Wikipedia editors, or Wikipedians, create and edit articles to keep the world’s largest encyclopedia up-to-date. Each day, over 800 new pages are created, and 3,000 edits are made on the English Wikipedia alone (>3 per second worldwide). Wikipedia is able to predict who of its 750,000 editors is most likely to stop contributing.
I am not sure how Wikipedia acts on this information, but a kind ‘thank you for your contribution’ email could do wonders in appreciating and re-engaging these Wikipedians.
5. Making better hiring decisions using Facebook
Do your recruiters check the Facebook pages of applicants? Maybe they should. A study revealed that it is possible to predict someone’s personality and future work performance based on their Facebook profile (Kluemper, Rosen & Mossholder, 2012). In this study, a number of participants gave hirability ratings based on Facebook profiles. These ratings predicted 8% of manager-rated job performance for these people.
8% may not sound like much. For instance, a standard personality test has a higher predictive value for performance compared to looking at someone’s Facebook profile. However, the literature shows time and time again that the best predictive models for future job performance combine various predictors, such as IQ tests, structured interviews, and personality tests together. Looking through a Facebook profile could be an additional instrument to scan candidates.
6. Predicting impact at Nielsen
Nielsen, a data analytics firm, had a similar problem to HP. After talking to one of the presidents of one of the businesses, the SVP of People Analytics, learned that retention was a problem that needed to be worked on.
After doing a financial impact analyses, the People Analytics team learned that every one percentage point decrease in attrition resulted in a $5 million reduction of business cost.
The People Analytics team was then able to identify 120 key individuals who work at risk of leaving. Through lateral moves for 40% of the group, the team was able to reduce the attrition rate to zero for the first six months after implementation.
Through different initiatives aimed at reducing turnover, the team was able to reduce attrition by two percentage points for the global enterprise, resulting in a $10 million reduction of cost. Following this successful implementation, the project was rolled out to seven other countries (source).
7. Never hire toxic people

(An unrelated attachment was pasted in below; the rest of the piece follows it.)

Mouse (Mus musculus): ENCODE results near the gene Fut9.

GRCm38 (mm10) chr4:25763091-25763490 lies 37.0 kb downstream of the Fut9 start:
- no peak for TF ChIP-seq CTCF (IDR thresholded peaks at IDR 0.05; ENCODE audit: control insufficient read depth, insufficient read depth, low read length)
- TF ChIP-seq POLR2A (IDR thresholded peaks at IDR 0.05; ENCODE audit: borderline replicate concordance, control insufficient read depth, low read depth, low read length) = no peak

The last example is from a case study by Cornerstone about toxic employees. Cornerstone studied the impact of toxic employees in the workplace. Toxic employees are employees who are most likely to engage in toxic behavior. Examples of these behaviors are fraud, drugs or alcohol abuse, and sexual harassment.
These people are not only damaging to the company; they are highly toxic to the general work environment. Previous research suggested that one toxic employee in a team would cause productivity to decrease by 30% to 40%. On top of that, good employees are more likely to quit when they have to work together with toxic colleagues.
The company used a dataset of 63,000 employees. In this dataset, they marked which employees were involuntarily terminated due to workplace violence, falsification of documents, drugs, and alcohol abuse, and other policy violations. Based on these criteria, around 4% of all employees could be classified as being ‘toxic’.
After analyzing the dataset, Cornerstone identified a number of key characteristics of toxic people.
1. are self-proclaimed rule-followers;
2. score low on attendance and dependability;
3. and have a low service orientation.
Remarkably, the study did not find the previously reported high levels of productivity loss in the short term. However, it did find toxic behavior to be contagious. People who work together with toxic colleagues are also more likely to quit. Additionally, the study hypothesized that toxic colleagues contribute to long-term stress and burnout among other employees.
In the end, Cornerstone proved that hiring a toxic employee will cost the employer $12,800 on average, versus an average of $4,000 for a non-toxic employee. This excludes the long-term (and costly) productivity loss through burnout and other negative effects. By fine-tuning the hiring process, companies can prevent hiring candidates who are likely to become toxic and create a healthier working environment.
A game-changer for HR
As these previous examples show, the results of applying predictive people analytics can be astonishing. HR departments can potentially save (or earn) their company millions of dollars. Additionally, HR can help their managers and executives make better decisions by applying predictive analytics and using the right HR metrics.
The potential of predictive people analytics demonstrated by these business cases (and other HR analytics case studies) makes it clear that predictive HR analytics are here to stay. They are the game changer that enables HR to not only assess how employees work but also to predict and optimize the impact of people policies on both the employees and the business.
To learn more about the application of predictive analytics and HR analytics in general, check out these 11 online HR analytics courses, or our HR Analytics Academy in which we offer courses tailor-made for HR professionals who want to learn more about analytics.